Let’s face it, we all want that house with all the latest upgrades, bell and whistles.

However, being nit-picky can blur your vision about the neighborhood or community the home is in.

It’s always better to buy the smaller home in a better community, than the best ‘blinged’ out house in a bad neighborhood.

Select your home based on criteria that is important to your life and your family’s needs and growth.

Remember, you can always trade up or down in a home later on, renovate, upgrade or add on over time.

My biggest tip here is to always visit the neighborhood you are interested in at various times in the day so you can see traffic, neighborhood interaction, etc, so you can really see if this area appeals to you.

Making a decision based on emotions.

Remember my tip above about knowing your price point based on your pre-approval?

This is where it comes into play. As you tour homes online or in person, you will be attracted to certain properties.

With this being a strong seller’s market as I discussed above, first time homebuyers will be tempted to overbid for a home.

Do not become emotionally attached to a home that is not yours!

Miscalculating the hidden costs of homeownership.

us-dollar-bills-

Having held a mortgage brokers license in the past, I can tell you most people are shocked at their monthly payment with principle and interest.

But that doesn’t include homeowners insurance, property taxes, repairs, maintenance, utilities, HOA fees, and other costs.

According to Bankrate.com, the average homeowner pays $1,000 annually on maintenance services.

That cost can increase depending on the size of your home.

After your offer is accepted, you are past inspections and have your loan commitment, it’s time to shop for insurance and compare your quotes.

Its always good practice to put aside 1 to 3% of the home’s purchase price for repairs and maintenance expenses annually.

Waiting for your dream home.

This is the single handed biggest reasons most first time homebuyers don’t find a home.

Remember, the real estate market continues to grow whether you find a home or not.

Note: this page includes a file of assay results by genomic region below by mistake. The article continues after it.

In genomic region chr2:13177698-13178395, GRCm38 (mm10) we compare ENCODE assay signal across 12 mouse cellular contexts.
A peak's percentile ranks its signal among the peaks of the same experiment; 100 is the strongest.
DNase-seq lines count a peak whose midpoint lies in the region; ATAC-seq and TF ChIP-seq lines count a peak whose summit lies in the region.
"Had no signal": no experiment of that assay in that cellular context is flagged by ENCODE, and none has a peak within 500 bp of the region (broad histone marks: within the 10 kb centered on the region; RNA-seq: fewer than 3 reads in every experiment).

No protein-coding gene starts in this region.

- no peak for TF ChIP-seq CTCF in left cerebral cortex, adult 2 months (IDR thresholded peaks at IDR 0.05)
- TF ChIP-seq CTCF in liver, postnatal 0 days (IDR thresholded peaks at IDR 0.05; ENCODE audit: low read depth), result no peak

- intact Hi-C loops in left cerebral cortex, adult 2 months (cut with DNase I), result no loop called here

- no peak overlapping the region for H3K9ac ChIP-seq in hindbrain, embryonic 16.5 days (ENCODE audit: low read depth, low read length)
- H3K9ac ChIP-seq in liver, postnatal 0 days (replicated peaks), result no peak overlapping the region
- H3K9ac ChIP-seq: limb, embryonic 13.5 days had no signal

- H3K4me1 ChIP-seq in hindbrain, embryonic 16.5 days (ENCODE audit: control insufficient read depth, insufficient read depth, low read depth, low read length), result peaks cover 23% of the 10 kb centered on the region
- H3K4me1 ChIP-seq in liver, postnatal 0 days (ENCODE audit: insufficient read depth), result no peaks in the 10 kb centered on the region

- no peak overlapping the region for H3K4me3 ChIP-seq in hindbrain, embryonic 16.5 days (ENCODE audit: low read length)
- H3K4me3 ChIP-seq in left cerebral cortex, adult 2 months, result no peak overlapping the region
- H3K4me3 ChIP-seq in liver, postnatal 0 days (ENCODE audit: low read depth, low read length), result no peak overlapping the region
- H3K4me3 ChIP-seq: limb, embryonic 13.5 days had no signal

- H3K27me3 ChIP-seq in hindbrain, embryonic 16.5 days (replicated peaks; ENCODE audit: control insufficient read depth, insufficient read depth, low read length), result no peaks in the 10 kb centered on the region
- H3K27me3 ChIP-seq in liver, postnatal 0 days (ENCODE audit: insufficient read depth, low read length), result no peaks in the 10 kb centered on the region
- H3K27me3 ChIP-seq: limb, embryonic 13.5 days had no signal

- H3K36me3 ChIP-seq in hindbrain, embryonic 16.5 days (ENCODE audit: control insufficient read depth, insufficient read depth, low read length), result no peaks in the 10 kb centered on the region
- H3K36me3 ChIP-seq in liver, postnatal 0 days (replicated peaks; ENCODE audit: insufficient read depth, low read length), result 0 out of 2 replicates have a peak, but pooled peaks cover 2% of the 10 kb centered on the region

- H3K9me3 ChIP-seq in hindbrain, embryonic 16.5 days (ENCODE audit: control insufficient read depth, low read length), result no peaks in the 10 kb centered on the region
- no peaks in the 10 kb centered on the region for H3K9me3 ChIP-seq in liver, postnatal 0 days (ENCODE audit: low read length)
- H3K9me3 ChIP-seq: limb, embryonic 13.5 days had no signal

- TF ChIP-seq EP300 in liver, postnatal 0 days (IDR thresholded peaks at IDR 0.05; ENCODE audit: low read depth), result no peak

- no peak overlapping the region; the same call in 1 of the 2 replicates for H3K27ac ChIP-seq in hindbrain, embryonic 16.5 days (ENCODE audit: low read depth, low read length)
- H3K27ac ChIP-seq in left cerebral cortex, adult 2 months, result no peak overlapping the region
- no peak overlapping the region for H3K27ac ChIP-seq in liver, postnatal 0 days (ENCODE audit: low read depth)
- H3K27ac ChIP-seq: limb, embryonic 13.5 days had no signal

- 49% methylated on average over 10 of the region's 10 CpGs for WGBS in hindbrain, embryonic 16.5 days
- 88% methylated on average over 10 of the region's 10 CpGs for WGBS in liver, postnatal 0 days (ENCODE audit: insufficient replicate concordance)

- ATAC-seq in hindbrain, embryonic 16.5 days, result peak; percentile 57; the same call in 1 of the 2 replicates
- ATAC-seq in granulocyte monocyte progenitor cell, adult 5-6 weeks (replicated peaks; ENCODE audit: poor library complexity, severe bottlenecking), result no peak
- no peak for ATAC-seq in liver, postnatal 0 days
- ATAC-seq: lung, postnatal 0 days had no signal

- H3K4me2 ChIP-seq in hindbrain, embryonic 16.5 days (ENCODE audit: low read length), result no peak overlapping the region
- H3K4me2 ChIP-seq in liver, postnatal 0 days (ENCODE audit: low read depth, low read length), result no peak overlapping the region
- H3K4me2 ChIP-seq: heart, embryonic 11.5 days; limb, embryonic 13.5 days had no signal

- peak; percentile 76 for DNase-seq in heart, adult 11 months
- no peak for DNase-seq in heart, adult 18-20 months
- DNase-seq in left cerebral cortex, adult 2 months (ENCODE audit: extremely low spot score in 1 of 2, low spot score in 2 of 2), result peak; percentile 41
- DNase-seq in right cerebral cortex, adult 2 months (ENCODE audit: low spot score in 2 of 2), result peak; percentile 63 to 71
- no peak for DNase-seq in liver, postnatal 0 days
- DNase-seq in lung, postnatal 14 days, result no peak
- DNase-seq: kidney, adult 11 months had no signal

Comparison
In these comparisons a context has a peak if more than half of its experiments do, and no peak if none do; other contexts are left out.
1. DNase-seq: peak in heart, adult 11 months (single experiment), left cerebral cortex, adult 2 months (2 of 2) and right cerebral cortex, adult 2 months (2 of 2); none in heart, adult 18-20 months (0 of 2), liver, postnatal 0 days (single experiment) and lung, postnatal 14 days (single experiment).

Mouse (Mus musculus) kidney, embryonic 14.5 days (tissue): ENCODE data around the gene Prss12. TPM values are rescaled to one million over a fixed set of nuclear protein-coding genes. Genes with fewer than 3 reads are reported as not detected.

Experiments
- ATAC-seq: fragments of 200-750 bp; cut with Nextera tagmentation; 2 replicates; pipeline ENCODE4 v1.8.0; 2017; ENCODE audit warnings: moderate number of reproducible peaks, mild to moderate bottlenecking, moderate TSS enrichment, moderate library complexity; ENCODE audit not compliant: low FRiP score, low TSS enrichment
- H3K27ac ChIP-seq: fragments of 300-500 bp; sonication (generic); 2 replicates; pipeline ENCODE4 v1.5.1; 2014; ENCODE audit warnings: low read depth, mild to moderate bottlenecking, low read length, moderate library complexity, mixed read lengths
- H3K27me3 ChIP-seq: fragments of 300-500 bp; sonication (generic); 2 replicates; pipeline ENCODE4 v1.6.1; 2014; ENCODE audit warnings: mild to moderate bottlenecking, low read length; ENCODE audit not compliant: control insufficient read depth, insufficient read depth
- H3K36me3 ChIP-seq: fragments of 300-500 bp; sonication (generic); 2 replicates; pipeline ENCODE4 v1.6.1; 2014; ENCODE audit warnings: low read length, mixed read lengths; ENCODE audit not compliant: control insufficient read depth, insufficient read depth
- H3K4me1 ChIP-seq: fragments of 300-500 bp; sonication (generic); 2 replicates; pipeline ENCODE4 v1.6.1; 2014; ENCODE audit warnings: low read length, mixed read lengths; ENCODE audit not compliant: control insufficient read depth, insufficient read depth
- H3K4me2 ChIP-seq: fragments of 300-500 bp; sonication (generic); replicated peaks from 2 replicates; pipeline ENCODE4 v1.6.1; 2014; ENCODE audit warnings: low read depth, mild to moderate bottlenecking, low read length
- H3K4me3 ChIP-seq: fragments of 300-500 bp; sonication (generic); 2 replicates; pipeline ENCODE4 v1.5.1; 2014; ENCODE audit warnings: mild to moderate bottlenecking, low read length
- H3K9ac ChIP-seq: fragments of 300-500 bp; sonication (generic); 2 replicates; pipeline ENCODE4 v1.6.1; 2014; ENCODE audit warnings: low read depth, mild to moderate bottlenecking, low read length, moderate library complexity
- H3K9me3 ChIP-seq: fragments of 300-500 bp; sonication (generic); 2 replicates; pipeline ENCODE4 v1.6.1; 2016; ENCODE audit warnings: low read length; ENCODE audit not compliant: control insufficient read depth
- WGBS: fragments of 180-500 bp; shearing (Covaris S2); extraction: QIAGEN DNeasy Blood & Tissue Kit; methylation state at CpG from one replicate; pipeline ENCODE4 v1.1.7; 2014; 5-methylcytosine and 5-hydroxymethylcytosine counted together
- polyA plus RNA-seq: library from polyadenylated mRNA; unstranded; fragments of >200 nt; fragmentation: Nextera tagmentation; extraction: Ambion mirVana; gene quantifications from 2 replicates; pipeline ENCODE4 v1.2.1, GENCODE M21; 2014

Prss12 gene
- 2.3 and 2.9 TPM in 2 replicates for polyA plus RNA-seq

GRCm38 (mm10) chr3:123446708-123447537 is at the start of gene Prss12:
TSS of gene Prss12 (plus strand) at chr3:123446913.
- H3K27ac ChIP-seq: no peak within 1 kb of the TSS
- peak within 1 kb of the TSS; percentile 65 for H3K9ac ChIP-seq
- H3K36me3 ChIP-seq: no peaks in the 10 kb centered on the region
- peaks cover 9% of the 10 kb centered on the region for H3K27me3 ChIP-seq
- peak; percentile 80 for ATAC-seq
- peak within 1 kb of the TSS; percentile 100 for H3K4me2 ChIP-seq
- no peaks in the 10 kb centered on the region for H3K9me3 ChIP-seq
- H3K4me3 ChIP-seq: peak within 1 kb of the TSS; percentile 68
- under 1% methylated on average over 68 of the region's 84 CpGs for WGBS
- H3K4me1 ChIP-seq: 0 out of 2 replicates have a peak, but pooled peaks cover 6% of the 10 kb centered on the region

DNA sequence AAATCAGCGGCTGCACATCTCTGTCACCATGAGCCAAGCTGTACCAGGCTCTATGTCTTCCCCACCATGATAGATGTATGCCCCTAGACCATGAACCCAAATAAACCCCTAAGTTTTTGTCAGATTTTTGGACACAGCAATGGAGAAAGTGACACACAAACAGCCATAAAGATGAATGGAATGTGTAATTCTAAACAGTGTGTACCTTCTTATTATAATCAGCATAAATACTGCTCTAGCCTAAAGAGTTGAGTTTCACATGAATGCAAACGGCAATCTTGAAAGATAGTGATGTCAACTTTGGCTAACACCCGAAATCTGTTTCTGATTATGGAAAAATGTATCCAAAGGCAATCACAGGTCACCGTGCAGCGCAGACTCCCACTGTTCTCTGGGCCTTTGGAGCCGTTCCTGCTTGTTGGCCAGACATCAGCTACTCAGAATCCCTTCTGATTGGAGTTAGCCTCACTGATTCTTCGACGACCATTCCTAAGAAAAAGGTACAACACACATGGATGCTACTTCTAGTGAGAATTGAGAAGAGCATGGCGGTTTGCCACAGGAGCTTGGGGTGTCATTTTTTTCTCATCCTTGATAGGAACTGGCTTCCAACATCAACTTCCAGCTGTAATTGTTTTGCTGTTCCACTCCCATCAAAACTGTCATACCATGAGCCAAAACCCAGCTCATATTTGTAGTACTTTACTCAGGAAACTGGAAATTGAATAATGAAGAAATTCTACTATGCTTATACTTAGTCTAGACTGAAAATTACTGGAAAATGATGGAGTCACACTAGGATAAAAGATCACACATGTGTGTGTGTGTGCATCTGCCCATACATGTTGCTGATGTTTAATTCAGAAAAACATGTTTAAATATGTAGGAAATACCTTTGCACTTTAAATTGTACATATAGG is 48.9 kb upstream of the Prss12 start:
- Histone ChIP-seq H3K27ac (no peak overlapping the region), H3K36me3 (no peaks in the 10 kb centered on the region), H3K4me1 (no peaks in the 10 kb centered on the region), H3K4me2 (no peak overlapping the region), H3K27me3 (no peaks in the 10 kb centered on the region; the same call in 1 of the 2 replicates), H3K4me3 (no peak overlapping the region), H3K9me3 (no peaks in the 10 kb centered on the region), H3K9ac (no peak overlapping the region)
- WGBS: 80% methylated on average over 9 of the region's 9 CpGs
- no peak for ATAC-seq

While you are out there looking for that perfect property with limited funds and resources, you pass over great homes.

Don’t sabotage your home search by waiting for this “unicorn”! Be willing to accept a home where you may need to put in some sweat equity.

You can turn it into YOUR perfect home with your unique style.

Overlooking VA, USDA and FHA Loans.

Most first time homebuyers lack the financial resources which can make it harder for them to qualify for a conventional loan.

But there are other financing options available to you.

Talk to your lender about the three government insured loan programs: FHA, VA and USDA loans.

FHA Loans require just 3.5% down with a minimum 580 credit score. So if you don’t have top-notch credit, or little money saved, this would be a great option.

VA loans are for active duty and veteran military service members and their spouses.

These loans do not require any down payment. they also come with a cap on lenders fees which help to keep borrowing costs down and affordable.

USDA loans are for borrowers in rural areas with moderate to low income. There are certain criteria to qualify, however some USDA loans so not require a downpayment.

ontoplist62

Leave a Reply

Your email address will not be published. Required fields are marked *